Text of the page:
I considered not writing a column today because I have to finish my grading. (Let me repeat — I HAVE TO FINISH MY GRADING) Then I read Dana’s Mama, Phd column, which inspired me to at least write something about my situation.
Let me start with a quick list:
In the past week, I’ve participated in conference calls for an important job search. I’ve MC’d an end of the year event for graduating seniors. I've completed proposals for new programs. I’ve threatened students with not being able to graduate because they barely completed the required work. I’ve (almost) graded 34 multi-media projects, 12 short films, 3 research papers and 2 internship journals. I’ve flown from Chicago to Tampa and back again. I’ve checked to see how much money is in my bank account just to make sure that I’ll make it until I teach summer school in July.
There is not much more to say about the end of semester pain that students and faculty all feel. We just have to get through it. Staying up all night at the end of the semester is a necessary rite of passage for earning a college degree, if not for granting them. (The more I age, though, the more painful it seems to be…)
I recognize in my students some of my own delay-the-pain strategies. Why did I put off this much grading for so long? Why can’t I organize my time better so I don’t do this every semester? Am I really an associate professor who is considering going up for full soon? Aren’t full professors supposed to be better at this grading thing?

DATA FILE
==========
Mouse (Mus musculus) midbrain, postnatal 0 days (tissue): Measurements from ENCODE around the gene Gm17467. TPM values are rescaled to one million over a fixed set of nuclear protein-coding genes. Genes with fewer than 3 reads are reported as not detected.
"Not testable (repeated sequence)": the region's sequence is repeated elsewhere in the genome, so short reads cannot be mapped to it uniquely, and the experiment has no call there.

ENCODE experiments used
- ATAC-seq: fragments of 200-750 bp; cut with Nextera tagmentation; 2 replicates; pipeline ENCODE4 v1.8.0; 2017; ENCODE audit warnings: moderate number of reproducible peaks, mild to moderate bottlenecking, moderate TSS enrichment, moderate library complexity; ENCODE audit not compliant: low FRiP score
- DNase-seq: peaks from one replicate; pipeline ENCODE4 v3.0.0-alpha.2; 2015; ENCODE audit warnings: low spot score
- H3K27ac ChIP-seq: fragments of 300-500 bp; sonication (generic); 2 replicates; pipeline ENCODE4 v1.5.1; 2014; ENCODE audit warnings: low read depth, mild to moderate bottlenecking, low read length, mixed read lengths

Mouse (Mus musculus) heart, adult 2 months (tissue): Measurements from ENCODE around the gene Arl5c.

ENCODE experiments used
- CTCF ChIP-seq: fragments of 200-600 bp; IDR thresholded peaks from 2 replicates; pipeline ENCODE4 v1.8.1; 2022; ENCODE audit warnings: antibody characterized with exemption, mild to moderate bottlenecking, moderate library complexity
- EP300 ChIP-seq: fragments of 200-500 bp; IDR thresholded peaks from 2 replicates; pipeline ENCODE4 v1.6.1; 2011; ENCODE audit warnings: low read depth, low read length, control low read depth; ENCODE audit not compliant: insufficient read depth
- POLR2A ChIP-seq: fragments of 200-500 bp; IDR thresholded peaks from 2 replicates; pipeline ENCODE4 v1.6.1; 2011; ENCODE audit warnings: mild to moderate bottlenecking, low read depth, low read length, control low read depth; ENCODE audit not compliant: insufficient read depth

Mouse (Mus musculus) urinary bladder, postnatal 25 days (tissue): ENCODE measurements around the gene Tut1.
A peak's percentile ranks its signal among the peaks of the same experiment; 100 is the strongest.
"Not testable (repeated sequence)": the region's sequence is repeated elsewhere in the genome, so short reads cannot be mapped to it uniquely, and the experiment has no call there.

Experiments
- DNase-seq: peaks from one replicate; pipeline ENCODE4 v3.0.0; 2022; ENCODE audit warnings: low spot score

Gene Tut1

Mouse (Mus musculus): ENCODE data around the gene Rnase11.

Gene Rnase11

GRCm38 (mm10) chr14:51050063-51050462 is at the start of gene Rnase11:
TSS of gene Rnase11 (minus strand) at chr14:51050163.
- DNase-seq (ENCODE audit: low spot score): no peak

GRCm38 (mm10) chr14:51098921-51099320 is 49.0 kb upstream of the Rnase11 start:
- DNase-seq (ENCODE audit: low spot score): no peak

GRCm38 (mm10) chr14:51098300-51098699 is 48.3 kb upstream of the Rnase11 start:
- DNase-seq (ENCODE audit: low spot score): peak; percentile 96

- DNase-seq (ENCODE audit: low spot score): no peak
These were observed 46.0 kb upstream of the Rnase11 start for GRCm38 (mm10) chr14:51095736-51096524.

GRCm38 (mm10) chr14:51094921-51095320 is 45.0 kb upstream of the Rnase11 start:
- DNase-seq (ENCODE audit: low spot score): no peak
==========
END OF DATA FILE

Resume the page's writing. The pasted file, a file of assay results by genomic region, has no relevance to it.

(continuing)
In the back of my mind I’m contemplating the fact that I offered to increase the class size of my introductory course from 35 to 50 students in the fall. My university — like many others — is encouraging faculty to pay attention to class size categories for the U.S. News & World Report student/faculty ratios, which means a reduction of some class sizes and an increase in others. While I agree with the reduction of writing intensive class sizes, I wonder if faculty simply throw up their hands after 35 students and assume that the class might as well have 50 in it. We aren’t going to learn most student names anyway.
Unfortunately, there are studies that demonstrate that increasing class size results in a decrease in student satisfaction, instructor assessment, and overall course rating. But with our sour economy and pressure to lower tuition costs across the board, I only see class sizes going up and faculty evaluations going down.
Maybe I’ll reduce that final research paper assignment from 12-15 pages to 8-10?
Ah, the pain…